How is student work assessed?
 Informally through teacher checklists or observation.
 Groups to be assessed should be preselected.
 Based upon defined and articulated essential learnings, including state or national standards, and ageappropriate developmental concepts.
 Example, at the 2nd grade level a math goal might be: “Students are able to make change for amounts up to a dollar.” Their Math Work Station might be to find as many ways to make a dollar with coins. An observation may be that some students in the group confuse a nickel with a dime or that they have difficulty adding ten more mentally to an amount (this might be demonstrated by using fingers to count up when adding a dime, or writing out an addition algorithm to determine how much they have). Make a note of these items and address them the next time you meet with this group.
 Students must be accountable for their own work. Once they finish their own work, they must show their work to their partner and explain it. Student are allowed and encouraged to teach each other as a way for review.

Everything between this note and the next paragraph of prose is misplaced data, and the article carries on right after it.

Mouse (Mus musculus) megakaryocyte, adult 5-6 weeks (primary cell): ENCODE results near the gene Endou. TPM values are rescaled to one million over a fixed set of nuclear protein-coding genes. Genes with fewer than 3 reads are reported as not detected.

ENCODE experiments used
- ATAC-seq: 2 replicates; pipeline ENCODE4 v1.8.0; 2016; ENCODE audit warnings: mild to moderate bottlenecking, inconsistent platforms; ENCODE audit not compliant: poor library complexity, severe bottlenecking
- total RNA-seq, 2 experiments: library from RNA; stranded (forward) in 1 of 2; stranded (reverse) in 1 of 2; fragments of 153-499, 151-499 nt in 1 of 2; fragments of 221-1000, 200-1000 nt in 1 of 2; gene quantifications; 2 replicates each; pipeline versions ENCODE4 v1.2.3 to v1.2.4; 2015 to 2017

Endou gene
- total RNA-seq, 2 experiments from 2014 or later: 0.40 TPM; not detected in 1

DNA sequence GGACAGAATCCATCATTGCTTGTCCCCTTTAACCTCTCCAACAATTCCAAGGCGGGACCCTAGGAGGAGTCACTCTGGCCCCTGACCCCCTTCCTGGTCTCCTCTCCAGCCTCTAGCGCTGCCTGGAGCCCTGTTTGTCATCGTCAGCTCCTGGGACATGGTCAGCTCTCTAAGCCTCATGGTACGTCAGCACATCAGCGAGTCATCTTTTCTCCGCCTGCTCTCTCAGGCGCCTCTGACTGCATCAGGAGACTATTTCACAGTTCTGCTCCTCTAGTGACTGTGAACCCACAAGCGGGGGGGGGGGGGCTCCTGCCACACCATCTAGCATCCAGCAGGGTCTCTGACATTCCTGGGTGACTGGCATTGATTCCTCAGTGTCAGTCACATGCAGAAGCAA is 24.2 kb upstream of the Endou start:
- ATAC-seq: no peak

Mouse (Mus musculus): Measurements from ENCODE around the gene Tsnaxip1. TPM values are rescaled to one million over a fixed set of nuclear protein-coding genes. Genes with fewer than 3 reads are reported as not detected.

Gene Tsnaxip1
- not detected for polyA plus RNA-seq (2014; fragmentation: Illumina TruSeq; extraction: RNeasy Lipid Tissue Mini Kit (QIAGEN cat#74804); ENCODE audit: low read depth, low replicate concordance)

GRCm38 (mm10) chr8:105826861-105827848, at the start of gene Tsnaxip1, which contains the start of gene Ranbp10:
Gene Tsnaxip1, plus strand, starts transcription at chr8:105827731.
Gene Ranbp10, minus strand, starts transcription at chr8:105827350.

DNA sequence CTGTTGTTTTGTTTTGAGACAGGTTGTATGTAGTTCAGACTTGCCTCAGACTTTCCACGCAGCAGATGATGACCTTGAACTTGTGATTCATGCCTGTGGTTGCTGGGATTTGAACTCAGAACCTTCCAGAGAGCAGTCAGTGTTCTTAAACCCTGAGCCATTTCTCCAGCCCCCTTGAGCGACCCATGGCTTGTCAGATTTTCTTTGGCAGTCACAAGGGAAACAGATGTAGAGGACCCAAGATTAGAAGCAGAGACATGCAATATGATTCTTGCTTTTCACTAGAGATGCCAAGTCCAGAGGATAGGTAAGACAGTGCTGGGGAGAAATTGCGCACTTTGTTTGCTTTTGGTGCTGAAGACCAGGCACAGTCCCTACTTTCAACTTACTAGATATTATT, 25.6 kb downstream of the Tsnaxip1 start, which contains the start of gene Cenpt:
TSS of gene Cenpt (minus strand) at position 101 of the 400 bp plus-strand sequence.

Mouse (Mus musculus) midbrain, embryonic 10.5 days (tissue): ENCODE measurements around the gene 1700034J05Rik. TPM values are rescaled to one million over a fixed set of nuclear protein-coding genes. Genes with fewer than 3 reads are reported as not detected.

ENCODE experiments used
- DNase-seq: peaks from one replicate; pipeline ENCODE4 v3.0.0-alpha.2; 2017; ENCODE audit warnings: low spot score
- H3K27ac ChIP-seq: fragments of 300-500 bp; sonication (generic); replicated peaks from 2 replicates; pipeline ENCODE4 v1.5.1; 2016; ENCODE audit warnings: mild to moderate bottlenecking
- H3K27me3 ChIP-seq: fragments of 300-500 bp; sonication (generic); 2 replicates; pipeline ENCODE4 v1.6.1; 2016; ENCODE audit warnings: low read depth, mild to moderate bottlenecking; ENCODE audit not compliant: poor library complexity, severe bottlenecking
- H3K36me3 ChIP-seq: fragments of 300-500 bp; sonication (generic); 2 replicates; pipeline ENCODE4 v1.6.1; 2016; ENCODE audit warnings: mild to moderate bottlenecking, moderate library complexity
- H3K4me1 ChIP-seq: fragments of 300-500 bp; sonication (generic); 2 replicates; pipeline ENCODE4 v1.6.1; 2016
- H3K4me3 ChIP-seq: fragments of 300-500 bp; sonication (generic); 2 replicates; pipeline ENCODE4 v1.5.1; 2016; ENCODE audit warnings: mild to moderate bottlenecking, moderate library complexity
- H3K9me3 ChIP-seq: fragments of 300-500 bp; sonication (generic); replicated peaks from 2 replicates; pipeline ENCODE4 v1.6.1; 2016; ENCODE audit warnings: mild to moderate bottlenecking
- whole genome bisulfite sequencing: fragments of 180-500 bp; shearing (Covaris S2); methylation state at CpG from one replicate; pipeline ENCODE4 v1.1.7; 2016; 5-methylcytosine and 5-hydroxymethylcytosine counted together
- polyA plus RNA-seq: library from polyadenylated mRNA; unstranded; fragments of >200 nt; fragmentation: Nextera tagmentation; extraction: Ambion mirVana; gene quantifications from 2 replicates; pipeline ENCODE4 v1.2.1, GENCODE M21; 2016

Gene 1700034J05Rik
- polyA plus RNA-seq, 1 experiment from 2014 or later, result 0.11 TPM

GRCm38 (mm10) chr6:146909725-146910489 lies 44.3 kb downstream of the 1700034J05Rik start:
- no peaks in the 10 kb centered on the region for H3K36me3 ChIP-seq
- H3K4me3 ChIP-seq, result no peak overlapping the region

How are tasks/learning centers/activities created?
 Develop short tasks that can be done independently of teacher assistance and direct supervision.
 Example: NCTM Geometry Standards, 3 – 5, calls for: Use visualization, spatial reasoning and geometric modeling to solve problems. With the expectation that students can build and draw geometric objects. A Math Work Station might be to students to build specific 3D polygons and write about their properties.
 Use assessment results